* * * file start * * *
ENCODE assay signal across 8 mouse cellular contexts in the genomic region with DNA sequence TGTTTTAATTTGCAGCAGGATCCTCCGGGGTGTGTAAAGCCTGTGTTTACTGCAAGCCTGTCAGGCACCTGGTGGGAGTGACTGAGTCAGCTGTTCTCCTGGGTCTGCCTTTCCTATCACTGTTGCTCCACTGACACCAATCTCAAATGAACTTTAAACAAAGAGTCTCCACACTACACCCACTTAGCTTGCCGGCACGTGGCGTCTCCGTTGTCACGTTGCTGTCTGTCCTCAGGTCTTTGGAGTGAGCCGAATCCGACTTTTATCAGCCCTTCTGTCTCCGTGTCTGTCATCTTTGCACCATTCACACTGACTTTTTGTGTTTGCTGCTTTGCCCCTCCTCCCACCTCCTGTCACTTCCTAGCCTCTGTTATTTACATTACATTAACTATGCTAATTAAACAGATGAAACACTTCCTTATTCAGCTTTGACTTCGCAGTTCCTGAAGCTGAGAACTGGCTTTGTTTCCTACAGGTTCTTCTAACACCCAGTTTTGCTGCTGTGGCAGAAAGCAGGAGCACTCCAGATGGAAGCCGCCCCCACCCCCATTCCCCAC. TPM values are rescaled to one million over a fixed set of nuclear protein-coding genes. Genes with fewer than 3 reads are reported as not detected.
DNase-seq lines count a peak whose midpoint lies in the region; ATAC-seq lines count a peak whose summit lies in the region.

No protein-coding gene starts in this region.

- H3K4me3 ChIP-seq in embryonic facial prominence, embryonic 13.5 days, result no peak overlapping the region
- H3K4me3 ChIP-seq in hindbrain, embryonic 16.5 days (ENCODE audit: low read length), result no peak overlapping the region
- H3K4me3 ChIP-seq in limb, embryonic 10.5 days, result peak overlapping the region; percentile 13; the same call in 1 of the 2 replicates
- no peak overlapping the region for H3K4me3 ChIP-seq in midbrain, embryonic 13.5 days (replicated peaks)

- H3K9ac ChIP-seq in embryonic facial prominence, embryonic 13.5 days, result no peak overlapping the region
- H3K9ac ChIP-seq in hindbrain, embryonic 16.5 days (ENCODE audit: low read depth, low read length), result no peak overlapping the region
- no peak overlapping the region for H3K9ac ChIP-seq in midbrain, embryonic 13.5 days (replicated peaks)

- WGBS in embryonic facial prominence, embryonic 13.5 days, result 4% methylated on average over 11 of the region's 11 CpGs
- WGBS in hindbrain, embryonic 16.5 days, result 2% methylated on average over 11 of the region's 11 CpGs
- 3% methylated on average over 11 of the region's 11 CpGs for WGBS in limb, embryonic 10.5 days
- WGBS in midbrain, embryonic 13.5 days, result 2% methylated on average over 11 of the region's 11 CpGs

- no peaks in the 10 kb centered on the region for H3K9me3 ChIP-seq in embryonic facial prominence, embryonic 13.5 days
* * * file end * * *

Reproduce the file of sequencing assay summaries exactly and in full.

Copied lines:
ENCODE assay signal across 8 mouse cellular contexts in the genomic region with DNA sequence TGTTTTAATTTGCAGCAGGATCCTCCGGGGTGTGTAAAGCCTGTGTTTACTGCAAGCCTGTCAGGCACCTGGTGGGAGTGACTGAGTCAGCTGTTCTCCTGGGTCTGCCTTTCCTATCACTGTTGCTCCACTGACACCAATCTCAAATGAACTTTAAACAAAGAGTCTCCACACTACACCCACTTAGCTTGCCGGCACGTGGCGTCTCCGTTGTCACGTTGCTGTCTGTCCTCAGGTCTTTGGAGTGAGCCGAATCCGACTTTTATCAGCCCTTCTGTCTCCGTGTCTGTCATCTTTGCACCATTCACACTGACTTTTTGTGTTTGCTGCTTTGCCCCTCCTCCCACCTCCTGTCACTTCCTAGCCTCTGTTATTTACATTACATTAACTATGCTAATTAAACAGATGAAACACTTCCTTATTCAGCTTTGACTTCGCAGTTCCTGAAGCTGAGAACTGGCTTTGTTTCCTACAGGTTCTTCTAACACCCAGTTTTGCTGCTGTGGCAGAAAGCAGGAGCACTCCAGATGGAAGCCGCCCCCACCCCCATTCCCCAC. TPM values are rescaled to one million over a fixed set of nuclear protein-coding genes. Genes with fewer than 3 reads are reported as not detected.
DNase-seq lines count a peak whose midpoint lies in the region; ATAC-seq lines count a peak whose summit lies in the region.

No protein-coding gene starts in this region.

- H3K4me3 ChIP-seq in embryonic facial prominence, embryonic 13.5 days, result no peak overlapping the region
- H3K4me3 ChIP-seq in hindbrain, embryonic 16.5 days (ENCODE audit: low read length), result no peak overlapping the region
- H3K4me3 ChIP-seq in limb, embryonic 10.5 days, result peak overlapping the region; percentile 13; the same call in 1 of the 2 replicates
- no peak overlapping the region for H3K4me3 ChIP-seq in midbrain, embryonic 13.5 days (replicated peaks)

- H3K9ac ChIP-seq in embryonic facial prominence, embryonic 13.5 days, result no peak overlapping the region
- H3K9ac ChIP-seq in hindbrain, embryonic 16.5 days (ENCODE audit: low read depth, low read length), result no peak overlapping the region
- no peak overlapping the region for H3K9ac ChIP-seq in midbrain, embryonic 13.5 days (replicated peaks)

- WGBS in embryonic facial prominence, embryonic 13.5 days, result 4% methylated on average over 11 of the region's 11 CpGs
- WGBS in hindbrain, embryonic 16.5 days, result 2% methylated on average over 11 of the region's 11 CpGs
- 3% methylated on average over 11 of the region's 11 CpGs for WGBS in limb, embryonic 10.5 days
- WGBS in midbrain, embryonic 13.5 days, result 2% methylated on average over 11 of the region's 11 CpGs

- no peaks in the 10 kb centered on the region for H3K9me3 ChIP-seq in embryonic facial prominence, embryonic 13.5 days